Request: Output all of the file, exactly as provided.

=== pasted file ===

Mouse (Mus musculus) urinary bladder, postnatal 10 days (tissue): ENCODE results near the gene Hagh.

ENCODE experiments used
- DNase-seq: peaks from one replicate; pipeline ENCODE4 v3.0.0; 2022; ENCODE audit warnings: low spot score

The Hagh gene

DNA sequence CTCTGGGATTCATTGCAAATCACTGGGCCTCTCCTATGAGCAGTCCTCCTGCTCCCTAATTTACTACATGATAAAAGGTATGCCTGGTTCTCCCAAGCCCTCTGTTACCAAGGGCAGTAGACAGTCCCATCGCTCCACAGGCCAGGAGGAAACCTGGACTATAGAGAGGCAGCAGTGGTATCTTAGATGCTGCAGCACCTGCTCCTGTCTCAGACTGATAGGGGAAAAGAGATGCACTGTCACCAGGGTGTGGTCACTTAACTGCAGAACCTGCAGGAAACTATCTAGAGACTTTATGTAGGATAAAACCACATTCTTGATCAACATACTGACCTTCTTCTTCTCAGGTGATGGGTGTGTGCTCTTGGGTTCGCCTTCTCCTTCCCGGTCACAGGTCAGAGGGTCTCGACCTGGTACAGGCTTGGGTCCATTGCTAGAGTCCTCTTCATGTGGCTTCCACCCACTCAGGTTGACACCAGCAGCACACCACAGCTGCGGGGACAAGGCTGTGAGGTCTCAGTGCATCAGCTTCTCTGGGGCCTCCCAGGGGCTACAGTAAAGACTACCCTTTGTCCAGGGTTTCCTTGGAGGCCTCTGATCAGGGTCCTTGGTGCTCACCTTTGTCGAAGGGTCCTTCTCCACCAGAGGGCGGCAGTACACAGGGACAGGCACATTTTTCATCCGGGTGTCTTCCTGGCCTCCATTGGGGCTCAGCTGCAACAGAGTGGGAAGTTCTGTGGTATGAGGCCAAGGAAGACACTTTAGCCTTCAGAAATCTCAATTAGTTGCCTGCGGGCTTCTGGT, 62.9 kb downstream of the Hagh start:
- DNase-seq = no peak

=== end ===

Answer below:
Mouse (Mus musculus) urinary bladder, postnatal 10 days (tissue): ENCODE results near the gene Hagh.

ENCODE experiments used
- DNase-seq: peaks from one replicate; pipeline ENCODE4 v3.0.0; 2022; ENCODE audit warnings: low spot score

The Hagh gene

DNA sequence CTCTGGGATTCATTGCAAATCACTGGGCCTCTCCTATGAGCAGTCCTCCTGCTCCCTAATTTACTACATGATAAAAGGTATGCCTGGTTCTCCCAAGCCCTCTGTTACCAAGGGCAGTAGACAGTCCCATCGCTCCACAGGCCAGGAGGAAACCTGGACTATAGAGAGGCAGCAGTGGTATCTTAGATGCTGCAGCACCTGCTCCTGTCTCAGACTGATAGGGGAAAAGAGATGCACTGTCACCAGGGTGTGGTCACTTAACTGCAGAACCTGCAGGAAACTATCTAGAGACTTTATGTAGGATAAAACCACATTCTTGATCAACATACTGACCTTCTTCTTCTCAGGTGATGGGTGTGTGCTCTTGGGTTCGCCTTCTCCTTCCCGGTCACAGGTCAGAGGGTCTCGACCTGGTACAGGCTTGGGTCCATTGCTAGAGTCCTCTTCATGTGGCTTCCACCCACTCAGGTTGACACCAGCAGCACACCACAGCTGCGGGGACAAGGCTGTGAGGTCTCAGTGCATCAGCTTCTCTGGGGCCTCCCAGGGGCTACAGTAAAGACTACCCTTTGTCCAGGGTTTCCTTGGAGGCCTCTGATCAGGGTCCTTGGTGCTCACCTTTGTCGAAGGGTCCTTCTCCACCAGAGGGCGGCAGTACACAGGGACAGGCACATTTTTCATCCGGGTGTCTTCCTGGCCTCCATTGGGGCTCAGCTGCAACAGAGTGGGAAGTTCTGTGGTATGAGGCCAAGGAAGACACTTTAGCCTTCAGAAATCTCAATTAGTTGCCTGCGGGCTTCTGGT, 62.9 kb downstream of the Hagh start:
- DNase-seq = no peak